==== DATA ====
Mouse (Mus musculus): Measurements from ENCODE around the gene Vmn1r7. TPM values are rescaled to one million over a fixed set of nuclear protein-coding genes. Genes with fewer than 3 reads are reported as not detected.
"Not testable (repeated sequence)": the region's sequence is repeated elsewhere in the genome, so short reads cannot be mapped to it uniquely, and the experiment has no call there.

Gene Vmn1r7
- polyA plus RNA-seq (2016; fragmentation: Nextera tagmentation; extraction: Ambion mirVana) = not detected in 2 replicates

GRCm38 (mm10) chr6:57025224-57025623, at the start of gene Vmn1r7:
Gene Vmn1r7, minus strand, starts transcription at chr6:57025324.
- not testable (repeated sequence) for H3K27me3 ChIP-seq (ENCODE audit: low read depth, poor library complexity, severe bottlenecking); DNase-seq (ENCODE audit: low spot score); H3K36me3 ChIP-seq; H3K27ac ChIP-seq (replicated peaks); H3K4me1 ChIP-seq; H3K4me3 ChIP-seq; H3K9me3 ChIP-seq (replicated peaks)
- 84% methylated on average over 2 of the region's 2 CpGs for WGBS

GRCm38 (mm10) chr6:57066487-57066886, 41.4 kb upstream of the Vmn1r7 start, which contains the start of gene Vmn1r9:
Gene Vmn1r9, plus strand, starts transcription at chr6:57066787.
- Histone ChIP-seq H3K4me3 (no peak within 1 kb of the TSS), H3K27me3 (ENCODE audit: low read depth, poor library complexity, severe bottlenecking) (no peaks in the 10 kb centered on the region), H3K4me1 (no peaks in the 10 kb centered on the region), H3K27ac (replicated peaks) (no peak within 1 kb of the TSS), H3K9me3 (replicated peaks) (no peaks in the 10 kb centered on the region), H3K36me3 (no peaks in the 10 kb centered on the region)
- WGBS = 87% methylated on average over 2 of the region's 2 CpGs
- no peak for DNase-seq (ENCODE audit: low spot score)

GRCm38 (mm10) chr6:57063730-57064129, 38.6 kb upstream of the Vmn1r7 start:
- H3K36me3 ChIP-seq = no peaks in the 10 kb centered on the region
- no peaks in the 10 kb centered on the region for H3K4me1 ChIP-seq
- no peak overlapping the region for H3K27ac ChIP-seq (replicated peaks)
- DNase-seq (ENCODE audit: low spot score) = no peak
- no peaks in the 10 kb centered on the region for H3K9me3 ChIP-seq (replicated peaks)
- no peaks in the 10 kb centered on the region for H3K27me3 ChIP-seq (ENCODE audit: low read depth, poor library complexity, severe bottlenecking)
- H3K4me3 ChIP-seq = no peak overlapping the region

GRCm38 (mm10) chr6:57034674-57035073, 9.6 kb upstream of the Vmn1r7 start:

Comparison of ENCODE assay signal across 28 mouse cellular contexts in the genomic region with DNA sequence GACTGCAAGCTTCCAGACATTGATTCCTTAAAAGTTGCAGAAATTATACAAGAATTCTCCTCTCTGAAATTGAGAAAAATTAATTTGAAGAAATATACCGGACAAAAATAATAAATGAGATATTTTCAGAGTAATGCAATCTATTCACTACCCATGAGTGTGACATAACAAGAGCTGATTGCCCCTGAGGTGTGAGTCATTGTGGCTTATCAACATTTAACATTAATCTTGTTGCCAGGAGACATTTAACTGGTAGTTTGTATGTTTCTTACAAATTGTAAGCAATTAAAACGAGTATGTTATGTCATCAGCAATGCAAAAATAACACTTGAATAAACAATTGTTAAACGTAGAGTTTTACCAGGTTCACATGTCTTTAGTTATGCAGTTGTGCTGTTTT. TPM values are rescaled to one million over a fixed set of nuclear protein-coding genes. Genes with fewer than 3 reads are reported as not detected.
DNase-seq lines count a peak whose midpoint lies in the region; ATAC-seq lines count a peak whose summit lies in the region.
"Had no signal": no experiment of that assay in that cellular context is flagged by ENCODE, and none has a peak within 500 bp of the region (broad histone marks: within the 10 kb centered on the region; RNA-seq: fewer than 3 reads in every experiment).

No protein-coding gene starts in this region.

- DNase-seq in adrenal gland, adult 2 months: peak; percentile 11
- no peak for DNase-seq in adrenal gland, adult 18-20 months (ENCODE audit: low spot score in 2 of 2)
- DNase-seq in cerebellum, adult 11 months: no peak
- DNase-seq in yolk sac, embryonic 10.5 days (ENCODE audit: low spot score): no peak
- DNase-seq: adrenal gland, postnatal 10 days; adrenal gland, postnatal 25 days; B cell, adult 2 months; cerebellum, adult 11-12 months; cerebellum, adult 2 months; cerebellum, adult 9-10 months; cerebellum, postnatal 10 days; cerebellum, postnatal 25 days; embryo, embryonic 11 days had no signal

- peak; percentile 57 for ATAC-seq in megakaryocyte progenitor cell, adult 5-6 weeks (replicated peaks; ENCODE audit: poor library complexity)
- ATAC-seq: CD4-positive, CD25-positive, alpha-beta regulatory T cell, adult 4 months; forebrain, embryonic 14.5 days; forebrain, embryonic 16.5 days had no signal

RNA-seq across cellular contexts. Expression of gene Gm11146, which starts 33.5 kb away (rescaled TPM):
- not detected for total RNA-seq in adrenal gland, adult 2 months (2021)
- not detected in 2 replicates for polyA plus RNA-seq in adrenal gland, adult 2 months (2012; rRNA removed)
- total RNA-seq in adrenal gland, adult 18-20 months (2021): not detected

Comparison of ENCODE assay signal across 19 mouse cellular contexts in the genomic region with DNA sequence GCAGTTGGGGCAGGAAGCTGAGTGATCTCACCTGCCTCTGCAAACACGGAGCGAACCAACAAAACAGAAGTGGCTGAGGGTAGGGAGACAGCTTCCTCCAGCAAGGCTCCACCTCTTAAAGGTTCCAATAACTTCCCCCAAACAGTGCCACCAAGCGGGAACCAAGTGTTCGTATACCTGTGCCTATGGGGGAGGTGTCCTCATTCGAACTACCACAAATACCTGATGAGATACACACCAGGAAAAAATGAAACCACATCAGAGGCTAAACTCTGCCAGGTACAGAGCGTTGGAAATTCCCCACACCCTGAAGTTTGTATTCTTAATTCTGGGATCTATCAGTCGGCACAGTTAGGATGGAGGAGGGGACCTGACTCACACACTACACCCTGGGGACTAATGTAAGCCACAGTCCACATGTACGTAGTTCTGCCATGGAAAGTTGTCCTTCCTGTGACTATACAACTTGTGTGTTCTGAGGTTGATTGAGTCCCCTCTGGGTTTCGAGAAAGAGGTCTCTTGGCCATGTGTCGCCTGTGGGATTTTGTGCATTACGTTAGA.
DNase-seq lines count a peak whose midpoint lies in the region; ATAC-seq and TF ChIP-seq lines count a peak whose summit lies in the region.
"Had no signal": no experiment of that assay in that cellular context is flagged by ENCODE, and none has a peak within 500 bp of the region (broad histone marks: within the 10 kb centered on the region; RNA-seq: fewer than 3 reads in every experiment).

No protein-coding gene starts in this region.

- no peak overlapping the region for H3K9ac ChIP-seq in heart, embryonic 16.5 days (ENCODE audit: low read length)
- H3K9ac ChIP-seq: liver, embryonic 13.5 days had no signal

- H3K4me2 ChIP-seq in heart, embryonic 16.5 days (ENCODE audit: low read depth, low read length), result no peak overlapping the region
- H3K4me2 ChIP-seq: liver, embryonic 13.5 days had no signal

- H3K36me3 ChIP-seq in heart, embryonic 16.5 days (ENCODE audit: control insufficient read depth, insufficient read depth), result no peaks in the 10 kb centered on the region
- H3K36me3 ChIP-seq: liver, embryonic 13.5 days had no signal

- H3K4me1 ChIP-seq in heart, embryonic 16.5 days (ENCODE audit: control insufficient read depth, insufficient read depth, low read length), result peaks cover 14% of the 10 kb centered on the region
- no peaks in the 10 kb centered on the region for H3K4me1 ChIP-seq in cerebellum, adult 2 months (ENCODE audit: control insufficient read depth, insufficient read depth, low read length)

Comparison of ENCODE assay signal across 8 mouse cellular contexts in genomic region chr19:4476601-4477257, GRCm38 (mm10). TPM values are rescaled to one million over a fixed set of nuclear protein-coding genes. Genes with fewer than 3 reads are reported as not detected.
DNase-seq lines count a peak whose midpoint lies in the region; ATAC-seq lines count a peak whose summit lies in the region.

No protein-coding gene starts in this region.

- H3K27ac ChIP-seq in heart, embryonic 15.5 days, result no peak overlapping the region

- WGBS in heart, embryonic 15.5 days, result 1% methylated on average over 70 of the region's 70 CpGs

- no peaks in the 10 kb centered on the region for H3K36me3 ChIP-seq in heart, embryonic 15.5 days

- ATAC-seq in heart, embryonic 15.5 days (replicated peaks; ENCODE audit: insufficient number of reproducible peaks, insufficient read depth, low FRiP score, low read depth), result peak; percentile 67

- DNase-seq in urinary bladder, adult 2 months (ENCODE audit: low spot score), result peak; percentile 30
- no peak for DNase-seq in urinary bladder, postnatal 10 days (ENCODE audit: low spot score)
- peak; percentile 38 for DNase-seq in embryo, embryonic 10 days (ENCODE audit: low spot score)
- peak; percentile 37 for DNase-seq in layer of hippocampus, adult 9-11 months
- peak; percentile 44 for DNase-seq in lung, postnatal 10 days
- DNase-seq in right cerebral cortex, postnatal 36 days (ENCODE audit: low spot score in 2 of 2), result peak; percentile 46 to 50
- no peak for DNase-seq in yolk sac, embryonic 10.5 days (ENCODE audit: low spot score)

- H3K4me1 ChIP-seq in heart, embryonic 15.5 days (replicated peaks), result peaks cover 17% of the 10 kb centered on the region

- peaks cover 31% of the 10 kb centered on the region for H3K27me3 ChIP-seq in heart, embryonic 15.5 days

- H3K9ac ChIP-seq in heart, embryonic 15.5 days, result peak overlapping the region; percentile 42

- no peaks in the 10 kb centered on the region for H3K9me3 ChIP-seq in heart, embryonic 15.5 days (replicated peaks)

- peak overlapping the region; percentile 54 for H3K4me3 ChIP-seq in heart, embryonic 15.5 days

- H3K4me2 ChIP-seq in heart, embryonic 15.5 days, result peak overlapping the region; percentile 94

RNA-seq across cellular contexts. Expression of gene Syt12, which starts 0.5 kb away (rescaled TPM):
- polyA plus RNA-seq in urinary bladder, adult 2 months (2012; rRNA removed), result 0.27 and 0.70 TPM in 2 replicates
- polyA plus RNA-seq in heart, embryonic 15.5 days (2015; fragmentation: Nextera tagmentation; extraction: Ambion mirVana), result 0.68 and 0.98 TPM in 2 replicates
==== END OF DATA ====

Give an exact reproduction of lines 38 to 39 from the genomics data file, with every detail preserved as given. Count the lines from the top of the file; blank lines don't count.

Comparison of ENCODE assay signal across 19 mouse cellular contexts in the genomic region with DNA sequence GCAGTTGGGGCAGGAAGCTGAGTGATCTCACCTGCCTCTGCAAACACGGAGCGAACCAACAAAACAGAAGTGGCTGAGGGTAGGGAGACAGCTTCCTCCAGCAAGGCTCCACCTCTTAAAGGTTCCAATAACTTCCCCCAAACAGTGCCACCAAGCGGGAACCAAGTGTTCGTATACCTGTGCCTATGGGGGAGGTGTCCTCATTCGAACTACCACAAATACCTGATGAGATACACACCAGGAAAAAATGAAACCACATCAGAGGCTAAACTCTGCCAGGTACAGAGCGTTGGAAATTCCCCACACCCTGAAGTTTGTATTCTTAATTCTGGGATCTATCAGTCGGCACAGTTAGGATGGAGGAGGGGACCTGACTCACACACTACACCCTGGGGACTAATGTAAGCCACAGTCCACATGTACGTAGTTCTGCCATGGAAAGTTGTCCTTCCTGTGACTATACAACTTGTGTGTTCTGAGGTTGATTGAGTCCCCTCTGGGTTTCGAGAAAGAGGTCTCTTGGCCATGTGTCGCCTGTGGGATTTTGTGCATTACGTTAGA.
DNase-seq lines count a peak whose midpoint lies in the region; ATAC-seq and TF ChIP-seq lines count a peak whose summit lies in the region.